Tuesday, June 14, 2016


When I saw the trailer for Me Before You, it looked like an obnoxiously typical romance movie. Guy and girl meet, guy and girl disagree, guy and girl get over their differences and fall in love. They either wind up together (cue big kiss, end scene), or they realize their love just before one of them tragically dies (cue Nicholas Sparks). Me Before You looked like the former; it turns out to be the latter. But in this, the main character kills himself via assisted suicide. Out of love.

I had no interest in the film to begin with, and I don’t really care about how it ends. Lots of movies laud actions I disagree with. Plus I hadn’t seen the movie or read the book, so that’s not really fair. But the online response to Me Before You fascinated me and gave me a bit of hope, which is not often found on the internet.

The movie, its critics claim, reduces the main male character down to his disability. Will has been injured. He’s angry and depressed. He wants to die. And he thinks that by dying the woman he loves will have a better life, thus making his suicide a romantic gesture. He asks his family to let him kill himself and to be there for him while he does it; and they begrudgingly agree. The movie romanticizes suicide; after all, he’s quadriplegic—who would want to be him? How noble of him to end his life; now she can go out and do other things.

The group Not Dead Yet has been protesting outside movie theaters, raising awareness to how the film treats disability. Their posters say: “Me Before You is not a romance. It’s a disability snuff movie, giving audiences the message that if you’re a disabled person, you’re better off dead.” The hashtag #MeBeforeEuthanasia popped up condemning the movie’s portrayal of disability and approach to assisted suicide.

Supporting assisted suicide is saying that it’s ok to want to kill yourself if your situation is pitiful enough. It says that quality of life is more important than life itself. If you aren’t a healthy, financially stable person of the first world with a partner and friends than it’s perfectly understandable to want to die. It says that not existing is preferable to a life not perfectly controlled. Will had lots of money and medical care and a supportive family, but that wasn’t good enough.

It reminds me of another movie, one I have actually seen (and really like). In Gattaca, society has valued being “perfect” to the point that anyone not genetically enhanced is undesired and shut out from society. Vincent is conceived naturally, not in a lab that selects preferred traits. He has a genetic disposition to certain health problems, so in Gattaca’s society, he’s “less-than”— it would be better if he didn’t exist at all. On the other hand there is Jerome, the genetically-perfected man who, through an accident, is injured and bound to a wheelchair. Despite all the planning and control, Jerome has become “less-than” too, hiding away out of shame. In this world, any deviation is a source of shame, a sign that you are “in-valid” and that your life has no value.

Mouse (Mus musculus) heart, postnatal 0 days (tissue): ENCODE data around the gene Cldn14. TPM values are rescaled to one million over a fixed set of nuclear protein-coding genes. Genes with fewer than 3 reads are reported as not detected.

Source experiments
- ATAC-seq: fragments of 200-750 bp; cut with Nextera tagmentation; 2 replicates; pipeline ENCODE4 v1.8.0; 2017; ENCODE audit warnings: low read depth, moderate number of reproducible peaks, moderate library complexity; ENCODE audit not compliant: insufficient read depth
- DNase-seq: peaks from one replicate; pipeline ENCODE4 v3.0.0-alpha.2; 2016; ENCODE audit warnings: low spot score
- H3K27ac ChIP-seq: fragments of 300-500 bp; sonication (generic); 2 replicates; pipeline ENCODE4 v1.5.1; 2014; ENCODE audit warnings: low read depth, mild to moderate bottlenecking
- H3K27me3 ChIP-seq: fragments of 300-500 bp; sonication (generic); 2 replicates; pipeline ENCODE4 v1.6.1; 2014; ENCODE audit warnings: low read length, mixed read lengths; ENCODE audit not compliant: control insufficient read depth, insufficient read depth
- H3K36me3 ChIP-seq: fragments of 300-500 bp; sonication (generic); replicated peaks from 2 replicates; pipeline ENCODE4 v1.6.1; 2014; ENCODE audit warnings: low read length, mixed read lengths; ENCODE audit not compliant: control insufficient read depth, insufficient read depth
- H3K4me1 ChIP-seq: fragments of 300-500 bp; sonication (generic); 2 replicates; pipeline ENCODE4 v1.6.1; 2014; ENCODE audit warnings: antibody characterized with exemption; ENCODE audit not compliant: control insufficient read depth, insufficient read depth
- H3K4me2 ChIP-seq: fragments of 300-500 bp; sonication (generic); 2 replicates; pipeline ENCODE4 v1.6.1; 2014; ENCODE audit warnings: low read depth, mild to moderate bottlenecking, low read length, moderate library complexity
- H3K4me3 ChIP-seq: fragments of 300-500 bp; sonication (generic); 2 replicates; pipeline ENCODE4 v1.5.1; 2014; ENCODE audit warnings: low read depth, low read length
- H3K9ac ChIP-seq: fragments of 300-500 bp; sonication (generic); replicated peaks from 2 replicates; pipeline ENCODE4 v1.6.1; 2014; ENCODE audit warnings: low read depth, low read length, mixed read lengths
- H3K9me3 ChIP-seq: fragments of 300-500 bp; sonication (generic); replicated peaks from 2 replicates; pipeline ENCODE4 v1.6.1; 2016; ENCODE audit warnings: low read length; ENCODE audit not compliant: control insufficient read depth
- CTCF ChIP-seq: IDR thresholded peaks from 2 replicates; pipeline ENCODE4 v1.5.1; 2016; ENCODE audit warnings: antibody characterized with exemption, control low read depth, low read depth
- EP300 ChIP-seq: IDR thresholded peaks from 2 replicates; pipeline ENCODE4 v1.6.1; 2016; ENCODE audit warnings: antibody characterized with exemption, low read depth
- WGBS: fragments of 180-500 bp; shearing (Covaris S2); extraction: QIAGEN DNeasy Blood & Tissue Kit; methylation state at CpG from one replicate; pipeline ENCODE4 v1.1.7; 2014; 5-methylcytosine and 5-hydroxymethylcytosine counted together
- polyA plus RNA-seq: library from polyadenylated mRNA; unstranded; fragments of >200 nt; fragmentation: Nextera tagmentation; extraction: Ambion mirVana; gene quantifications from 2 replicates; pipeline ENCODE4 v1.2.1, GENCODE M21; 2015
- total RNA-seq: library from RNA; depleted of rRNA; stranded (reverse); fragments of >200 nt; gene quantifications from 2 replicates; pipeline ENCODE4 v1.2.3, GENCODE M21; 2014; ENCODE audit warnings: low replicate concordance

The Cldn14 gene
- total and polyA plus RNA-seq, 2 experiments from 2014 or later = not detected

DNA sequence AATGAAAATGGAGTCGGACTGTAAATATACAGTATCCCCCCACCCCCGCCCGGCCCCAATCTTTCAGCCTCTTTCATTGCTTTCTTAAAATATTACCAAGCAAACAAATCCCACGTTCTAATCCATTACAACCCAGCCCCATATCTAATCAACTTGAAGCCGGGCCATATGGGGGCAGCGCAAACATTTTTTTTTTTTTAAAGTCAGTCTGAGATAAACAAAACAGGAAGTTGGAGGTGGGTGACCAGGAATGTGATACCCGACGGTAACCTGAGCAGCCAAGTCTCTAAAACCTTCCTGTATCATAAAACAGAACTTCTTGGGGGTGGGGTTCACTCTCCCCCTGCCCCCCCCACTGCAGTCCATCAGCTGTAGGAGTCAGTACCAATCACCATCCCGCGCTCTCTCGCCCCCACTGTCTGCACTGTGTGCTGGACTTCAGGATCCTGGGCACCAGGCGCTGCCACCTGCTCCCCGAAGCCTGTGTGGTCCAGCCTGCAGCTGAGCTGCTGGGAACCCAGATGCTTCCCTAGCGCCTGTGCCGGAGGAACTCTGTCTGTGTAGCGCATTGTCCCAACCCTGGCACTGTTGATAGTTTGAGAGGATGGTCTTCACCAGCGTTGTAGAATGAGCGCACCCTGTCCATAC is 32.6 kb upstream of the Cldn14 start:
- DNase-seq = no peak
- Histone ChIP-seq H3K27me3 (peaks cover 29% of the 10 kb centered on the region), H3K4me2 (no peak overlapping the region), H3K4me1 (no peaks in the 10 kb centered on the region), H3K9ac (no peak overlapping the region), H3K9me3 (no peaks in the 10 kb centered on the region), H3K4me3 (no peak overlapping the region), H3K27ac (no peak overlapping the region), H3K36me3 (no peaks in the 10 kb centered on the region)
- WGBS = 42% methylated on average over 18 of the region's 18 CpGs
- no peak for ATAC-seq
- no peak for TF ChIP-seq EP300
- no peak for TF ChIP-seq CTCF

It is revealed that Jerome’s accident was actually self-inflicted. He was expected to be the best, so after coming in second at a swimming match, he threw himself in front of a car. In the end, Jerome kills himself in an incinerator. Jerome was haunted by the pressure to be perfect; society had taught him that an imperfect life was not worth living. Even though he was healthy and smart and willing to help others, it wasn’t enough. It wasn’t enough to convince him that his existence had any value other than maximized utilitarian purposes.

Was Jerome to blame for his injuries and suicide? Yes and no. He had control of his actions. He chose to end it all. But he was also indoctrinated by a society that said those actions were alright. His life wasn’t worth society’s effort to save it. He was suffering from shame and depression, and there was no one there to offer hope or help. Similarly, Will chose to die because society taught him that suicide was a reasonable option. Instead of learning to live with a disability and seeking help for his depression, he could just end it all, and society would find it sad but understandable, maybe even romantic.

When people are suffering or going through tragedy, the solution is not for the rest of us to indulge dangerous desires. The solution is not to cast the hurt or suicidal away from our sanitized, perfect utopia of healthy, happy people. The solution is to promote life, in all its forms, with all its struggles. The solution is to hold on, to help, to befriend. Human life is innately worthy. And so I was glad to see so many people upset about assisted suicide speaking up. It gave me hope that we don’t live in a Gattaca world just yet, that perhaps the dignity of life will trump the convenience of death.

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